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Ruth Ann Harnisch: Journalists Must Map Own Careers

The old board game Careers has some lessons that individual journalists, who are worried about their futures, might consider. That’s just one piece of advice I plucked from a phone conversation I had this morning with Ruth Ann Harnisch, president of the Harnisch Family Foundation, which is helping underwrite our Representative Journalism project in Northfield, Minnesota.

In that game, there was no one way to win. Each player decided on his or her individual formula for success based on what combination of money, fame and happiness was most important to that individual.

So it is with individual journalists of the future. Everyone gets to make up his or her own formula. There will be no one path. Life might be similar to that for musicians who come to Nashville. Everyone comes there with the idea of being the best, but alas some people end up playing the lounge scene, even though the pay is small. They are driven by their passion as are would-be actors in New York. They wait on tables or find more creative ways to have multiple streams of income so they can pursue their passion.

Harnisch believes there will be equally passionate people who are storytellers, who are curious about the world in which they live and who have an unstoppable passion to share what they learn with others. That passion is as old as the folks who did the cave drawings.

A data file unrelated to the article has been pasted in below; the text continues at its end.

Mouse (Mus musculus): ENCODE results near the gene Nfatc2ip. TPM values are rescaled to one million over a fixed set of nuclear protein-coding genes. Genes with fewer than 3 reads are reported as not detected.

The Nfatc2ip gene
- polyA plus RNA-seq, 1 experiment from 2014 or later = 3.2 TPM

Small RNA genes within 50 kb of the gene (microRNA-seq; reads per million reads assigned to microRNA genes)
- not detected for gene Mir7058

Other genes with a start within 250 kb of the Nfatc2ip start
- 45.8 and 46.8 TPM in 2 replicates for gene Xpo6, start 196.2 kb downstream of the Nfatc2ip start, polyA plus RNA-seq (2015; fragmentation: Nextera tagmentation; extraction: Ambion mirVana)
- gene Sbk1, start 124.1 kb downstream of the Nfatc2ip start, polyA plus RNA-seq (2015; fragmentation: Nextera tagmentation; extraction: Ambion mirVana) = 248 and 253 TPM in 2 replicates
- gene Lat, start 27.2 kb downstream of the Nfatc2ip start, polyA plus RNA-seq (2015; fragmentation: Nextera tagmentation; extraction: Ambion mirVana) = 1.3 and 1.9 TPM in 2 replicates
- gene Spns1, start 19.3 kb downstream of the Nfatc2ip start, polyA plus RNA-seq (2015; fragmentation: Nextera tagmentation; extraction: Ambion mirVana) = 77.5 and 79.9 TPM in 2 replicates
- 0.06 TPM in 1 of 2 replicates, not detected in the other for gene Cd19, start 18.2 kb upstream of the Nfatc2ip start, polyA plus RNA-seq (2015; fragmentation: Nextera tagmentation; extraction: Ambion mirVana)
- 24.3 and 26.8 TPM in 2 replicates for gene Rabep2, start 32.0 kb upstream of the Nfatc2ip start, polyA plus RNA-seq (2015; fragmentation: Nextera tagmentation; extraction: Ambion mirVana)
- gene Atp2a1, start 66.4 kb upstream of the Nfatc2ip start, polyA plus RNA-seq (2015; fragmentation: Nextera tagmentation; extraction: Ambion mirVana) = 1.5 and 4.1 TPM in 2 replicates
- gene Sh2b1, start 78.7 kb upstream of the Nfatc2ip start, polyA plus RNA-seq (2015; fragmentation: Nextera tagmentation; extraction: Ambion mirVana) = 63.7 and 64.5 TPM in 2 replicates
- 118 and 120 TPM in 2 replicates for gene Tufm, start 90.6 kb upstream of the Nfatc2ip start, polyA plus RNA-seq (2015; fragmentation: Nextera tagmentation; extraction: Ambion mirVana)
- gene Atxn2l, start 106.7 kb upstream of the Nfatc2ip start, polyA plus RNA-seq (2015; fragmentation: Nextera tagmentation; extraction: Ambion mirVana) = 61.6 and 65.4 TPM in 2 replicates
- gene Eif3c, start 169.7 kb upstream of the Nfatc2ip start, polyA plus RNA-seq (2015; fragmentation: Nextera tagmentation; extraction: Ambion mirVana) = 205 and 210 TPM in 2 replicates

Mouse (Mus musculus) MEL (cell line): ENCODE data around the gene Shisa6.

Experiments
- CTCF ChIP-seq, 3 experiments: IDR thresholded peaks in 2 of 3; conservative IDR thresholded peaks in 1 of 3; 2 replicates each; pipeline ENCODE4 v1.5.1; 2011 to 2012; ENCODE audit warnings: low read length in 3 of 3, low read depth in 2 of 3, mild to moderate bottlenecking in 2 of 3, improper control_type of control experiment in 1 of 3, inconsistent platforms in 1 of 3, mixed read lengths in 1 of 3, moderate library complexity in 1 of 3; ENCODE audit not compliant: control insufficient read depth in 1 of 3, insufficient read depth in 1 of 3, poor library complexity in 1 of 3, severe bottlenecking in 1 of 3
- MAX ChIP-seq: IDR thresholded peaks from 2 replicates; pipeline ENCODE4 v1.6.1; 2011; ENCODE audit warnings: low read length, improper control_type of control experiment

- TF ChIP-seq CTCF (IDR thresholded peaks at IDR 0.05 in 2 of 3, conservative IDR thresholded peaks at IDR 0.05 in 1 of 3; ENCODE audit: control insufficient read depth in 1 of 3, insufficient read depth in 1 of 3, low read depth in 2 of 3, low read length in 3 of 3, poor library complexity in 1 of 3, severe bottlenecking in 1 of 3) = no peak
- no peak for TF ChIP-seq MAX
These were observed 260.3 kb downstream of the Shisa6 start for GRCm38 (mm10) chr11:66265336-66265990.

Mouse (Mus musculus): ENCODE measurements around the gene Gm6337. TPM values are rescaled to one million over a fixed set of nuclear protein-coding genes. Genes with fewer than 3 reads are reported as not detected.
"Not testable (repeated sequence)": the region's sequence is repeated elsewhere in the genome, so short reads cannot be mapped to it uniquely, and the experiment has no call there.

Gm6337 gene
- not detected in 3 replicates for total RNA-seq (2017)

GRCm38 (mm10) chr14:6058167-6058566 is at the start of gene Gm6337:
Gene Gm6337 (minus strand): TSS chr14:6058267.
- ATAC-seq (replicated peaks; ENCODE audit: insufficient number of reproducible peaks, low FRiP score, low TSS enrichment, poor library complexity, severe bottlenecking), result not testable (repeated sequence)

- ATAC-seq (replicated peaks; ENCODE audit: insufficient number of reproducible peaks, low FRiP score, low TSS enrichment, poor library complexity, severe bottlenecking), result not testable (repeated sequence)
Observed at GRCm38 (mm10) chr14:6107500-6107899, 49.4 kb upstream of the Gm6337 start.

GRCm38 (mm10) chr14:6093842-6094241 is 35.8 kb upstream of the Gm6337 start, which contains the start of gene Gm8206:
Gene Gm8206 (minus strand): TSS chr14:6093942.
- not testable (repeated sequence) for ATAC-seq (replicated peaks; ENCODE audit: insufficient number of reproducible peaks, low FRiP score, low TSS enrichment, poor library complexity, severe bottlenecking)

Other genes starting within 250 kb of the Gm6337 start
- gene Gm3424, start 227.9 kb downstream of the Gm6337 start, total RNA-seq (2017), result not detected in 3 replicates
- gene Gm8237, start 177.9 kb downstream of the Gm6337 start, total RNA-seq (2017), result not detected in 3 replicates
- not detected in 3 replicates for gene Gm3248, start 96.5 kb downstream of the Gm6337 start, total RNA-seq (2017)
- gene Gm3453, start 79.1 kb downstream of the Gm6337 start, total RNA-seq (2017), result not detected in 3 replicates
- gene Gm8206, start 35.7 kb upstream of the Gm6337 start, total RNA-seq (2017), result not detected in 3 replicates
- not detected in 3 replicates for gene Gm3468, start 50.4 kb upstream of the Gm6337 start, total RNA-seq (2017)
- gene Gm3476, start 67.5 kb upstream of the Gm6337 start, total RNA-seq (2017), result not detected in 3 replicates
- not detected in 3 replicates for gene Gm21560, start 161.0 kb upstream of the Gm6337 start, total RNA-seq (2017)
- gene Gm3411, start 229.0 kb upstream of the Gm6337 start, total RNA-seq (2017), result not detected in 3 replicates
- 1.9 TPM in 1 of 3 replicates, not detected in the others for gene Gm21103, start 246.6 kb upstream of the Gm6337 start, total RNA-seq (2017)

Here are some questions I drew from speaking to Harnisch:

  1. What are your creative options for producing high quality, ethically sound content?
  2. How will you get that content as widely distributed as possible and made universally available?
  3. How will you create multiple streams of income so you can produce that high quality, ethically sound content?

Of course, the real message here is that journalists will have to start thinking more like entrepreneurs and will have to take more control of their personal futures. Jeff Jarvis’ CUNY conference New Business Models for News will be addressing the topic in October. The Poynter Institute is having a by invitation only meeting in November entitled: Who Will Pay for the News: A New Look at Consumers, Advertisers and Patrons, Baruch College in New York City is planning a journalism business models forum in early 2009. And Baruch, Poynter and I, via my Fowler endowed chair at Kennesaw State University, are looking to have a journalism jobs pre-convention conference at the Association for Education in Journalism and Mass Communication (AEJMC) convention next August.

So, the discussion, thanks to people like Ruth Ann Harnisch, is moving from hand-wringing to looking for new business and career models for individual journalists because this is no board game, it is the real thing.

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